Here we describe the characterization of a multimeric mGITRL-FP and its combination with a mOX40L-FP and investigate the simultaneous targeting of these two costimulatory receptor pathways in syngeneic tumor models. We demonstrate that this mGITRL-FP can efficiently bind to murine GITR, does not cross react with OX40 receptor and is able to elicit signaling in a NF-κB reporter cell assay with almost 50 times the potency of DTA-1. This enhanced agonistic potency in vitro was considered to be due to the increased valency of the multimeric mGITRL-FP, as compared with an anti-GITR antibody, which likely leads to enhanced crosslinking of GITR.
Previous studies (15) have indicated a requirement for FcγR binding for maximal activity of DTA-1. These studies compared a murine IgG2a isotype DTA-1 to one carrying the N297A mutation, which ablates FcγR binding, and showed that inclusion of this mutation totally abolished the antitumor activity of DTA-1. Here we compared the activity of a mGITRL-FP of the mIgG2a isotype, which is considered to be one of the main effector function mediating isotypes in vivo, to that of a mIgG1 isotype, which is considered a low effector function mediating isotype. Mouse IgG2a is able to bind to FcγRI, FcγRIII, and FcγRIV, with the latter considered as the main activating receptor in mice due to IgG2a-dependent effector functions being severely impaired in the absence of this receptor in vivo (31). FcγRIV has been reported to be expressed on NK and myeloid cells in CT26 tumors (15) with the ability to mediate ADCC or ADCP (32). The mIgG1 isotype on the other hand is only able to bind to the inhibitory FcγRIIb and the low affinity activating FcγRIII (19), with no measurably affinity to FcγRIV. We show that, in contrast to previous findings with the N297A DTA-1, a mIgG1 mGITRL-FP can still mediate antitumor activity without the requirement to deplete intratumoral Tregs, although this activity is reduced as compared with the mIgG2a mGITRL-FP.
Both Fc variants of mGITRL-FPs efficiently enhanced proliferation of splenic effector T cells and Tregs in vivo, as measured by increases in the expression of Ki67. These data are consistent with the role of GITR as a costimulatory receptor on T cells, and which is similar to previous effects reported in GITRL transgenic mice (33) and in mice treated with Fc-GITRL dimers (34). The magnitude of the observed change in T-cell proliferation was not notably different when comparing the mIgG2a and mIgG1 mGITRL-FPs. This suggests that although the mIgG1 possesses reduced binding to FcγRs, as compared with the mIgG2a, that this does not impact its ability to be cross-linked sufficiently to mediate effective agonism of GITR. In contrast, modulation of intratumoral Tregs was found to be almost entirely dependent on Fc isotype, and was only observed following treatment with the mGITRL-FP mIgG2a. Concordant with this depletion of intratumoral Tregs was an increase in the CD8:Treg and CD4:Treg ratio, leading to an increase in antitumor activity. Moreover, due to the lack of Treg depletion with the mIgG1 isotype, these data build on previous findings (15) with respect to the role of Fc isotype in the activity of GITR-targeting agents, by suggesting that Treg depletion is not a requisite for antitumor activity, but rather functions to enhance the activity already observed through agonism of GITR.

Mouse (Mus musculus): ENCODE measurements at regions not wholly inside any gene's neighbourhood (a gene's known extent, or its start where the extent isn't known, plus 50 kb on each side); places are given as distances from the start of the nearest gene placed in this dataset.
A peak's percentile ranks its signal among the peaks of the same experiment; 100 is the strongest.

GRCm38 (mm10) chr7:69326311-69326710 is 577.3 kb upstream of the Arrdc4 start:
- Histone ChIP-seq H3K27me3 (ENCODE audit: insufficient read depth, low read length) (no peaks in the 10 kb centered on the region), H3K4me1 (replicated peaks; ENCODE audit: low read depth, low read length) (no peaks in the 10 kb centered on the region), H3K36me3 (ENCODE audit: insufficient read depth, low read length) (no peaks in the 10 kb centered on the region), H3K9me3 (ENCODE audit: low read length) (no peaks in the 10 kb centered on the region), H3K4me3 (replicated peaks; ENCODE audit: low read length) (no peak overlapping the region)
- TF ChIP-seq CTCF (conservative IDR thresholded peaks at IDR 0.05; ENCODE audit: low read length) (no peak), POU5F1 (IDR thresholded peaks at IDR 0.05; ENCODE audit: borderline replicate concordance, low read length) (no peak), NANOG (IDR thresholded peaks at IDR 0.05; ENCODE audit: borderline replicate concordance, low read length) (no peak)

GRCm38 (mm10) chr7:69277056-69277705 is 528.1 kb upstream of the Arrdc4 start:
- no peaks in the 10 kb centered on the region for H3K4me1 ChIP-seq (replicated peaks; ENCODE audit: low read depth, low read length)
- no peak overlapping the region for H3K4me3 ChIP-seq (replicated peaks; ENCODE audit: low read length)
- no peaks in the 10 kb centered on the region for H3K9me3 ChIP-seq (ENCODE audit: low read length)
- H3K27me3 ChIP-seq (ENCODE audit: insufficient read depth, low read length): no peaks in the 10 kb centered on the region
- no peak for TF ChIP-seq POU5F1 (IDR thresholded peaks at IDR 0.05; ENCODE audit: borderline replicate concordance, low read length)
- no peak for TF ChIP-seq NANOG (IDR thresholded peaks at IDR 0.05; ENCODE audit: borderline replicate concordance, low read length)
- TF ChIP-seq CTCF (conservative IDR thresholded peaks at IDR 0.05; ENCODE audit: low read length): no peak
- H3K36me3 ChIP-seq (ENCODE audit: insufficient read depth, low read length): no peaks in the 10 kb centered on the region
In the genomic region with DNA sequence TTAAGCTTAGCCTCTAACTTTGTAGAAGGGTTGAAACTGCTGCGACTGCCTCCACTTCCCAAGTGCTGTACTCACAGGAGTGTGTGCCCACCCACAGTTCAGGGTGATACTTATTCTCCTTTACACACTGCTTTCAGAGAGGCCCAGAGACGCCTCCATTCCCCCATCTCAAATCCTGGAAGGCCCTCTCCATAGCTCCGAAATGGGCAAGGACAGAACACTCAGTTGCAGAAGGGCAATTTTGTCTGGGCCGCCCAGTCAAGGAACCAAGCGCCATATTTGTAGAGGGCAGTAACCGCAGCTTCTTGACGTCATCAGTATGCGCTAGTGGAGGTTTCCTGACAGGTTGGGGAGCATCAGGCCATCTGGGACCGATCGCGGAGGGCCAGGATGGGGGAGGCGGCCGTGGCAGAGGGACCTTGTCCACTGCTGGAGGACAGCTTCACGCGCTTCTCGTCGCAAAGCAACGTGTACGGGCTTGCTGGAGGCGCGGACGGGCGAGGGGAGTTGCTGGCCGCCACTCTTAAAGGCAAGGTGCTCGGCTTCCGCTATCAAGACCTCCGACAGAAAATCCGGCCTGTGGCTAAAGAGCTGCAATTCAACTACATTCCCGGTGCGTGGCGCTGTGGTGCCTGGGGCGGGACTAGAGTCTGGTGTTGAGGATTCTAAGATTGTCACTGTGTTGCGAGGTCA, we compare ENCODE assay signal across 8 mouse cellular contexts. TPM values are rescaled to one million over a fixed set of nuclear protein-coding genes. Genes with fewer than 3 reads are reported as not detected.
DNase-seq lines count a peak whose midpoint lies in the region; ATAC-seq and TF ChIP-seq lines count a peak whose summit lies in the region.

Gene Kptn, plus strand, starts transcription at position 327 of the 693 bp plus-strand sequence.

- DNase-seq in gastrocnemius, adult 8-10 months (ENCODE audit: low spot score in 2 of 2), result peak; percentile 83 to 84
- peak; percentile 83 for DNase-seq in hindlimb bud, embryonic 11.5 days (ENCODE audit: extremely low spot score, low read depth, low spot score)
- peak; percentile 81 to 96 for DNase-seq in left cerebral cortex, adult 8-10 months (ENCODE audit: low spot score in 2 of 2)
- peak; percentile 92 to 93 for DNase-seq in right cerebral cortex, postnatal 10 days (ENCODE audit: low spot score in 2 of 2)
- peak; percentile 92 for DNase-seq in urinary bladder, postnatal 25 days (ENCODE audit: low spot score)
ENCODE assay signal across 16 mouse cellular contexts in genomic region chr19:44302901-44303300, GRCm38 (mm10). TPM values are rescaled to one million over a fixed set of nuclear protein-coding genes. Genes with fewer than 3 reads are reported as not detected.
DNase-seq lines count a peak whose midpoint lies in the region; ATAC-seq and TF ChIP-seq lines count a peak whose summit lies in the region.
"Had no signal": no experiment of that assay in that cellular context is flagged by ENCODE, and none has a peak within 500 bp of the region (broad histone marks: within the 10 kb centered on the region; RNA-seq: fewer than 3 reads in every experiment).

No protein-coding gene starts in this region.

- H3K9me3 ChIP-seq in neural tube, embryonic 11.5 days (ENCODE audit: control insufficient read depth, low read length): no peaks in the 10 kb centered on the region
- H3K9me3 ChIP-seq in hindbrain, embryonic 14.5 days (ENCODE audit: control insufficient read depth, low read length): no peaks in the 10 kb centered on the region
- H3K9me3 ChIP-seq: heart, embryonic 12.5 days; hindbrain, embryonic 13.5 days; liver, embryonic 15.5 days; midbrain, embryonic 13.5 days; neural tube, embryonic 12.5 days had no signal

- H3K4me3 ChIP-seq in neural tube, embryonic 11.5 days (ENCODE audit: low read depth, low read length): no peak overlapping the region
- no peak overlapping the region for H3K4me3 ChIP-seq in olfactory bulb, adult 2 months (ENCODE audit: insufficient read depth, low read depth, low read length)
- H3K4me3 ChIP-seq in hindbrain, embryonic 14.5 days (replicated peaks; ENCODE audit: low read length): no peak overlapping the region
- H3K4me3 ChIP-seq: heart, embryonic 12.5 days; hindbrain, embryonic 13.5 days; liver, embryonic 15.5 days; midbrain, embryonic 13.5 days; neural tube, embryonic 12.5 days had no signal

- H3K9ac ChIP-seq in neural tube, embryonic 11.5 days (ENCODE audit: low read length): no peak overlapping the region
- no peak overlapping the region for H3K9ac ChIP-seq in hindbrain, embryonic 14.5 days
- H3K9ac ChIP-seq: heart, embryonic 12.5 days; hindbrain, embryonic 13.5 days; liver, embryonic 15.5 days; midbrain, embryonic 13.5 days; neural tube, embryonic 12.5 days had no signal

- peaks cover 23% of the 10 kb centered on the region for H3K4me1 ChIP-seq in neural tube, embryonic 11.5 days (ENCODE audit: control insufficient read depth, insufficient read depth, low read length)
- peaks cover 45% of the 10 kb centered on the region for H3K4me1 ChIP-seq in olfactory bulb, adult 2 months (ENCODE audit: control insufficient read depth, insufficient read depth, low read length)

Further characterization of the mGITRL-FP mIgG2a showed that the antitumor activity in CT26 tumor-bearing mice was dose dependent, and could be correlated with the expression of pharmacodynamic biomarkers of proliferation (Ki67) and activation (ICOS and PD-l) in peripheral T cells. These dose–response studies indicated that sustained exposure of the mGITRL-FP was required to induce optimal antitumor activity. Pharmacokinetic modeling and simulation, based on a single-dose pharmacokinetic study, suggested that a threshold concentration of 1 μg/mL was associated with this optimal antitumor activity. Such data could be used to assist planning of the clinical testing of similar molecules in humans, as has been reported for other cancer therapies (35, 36).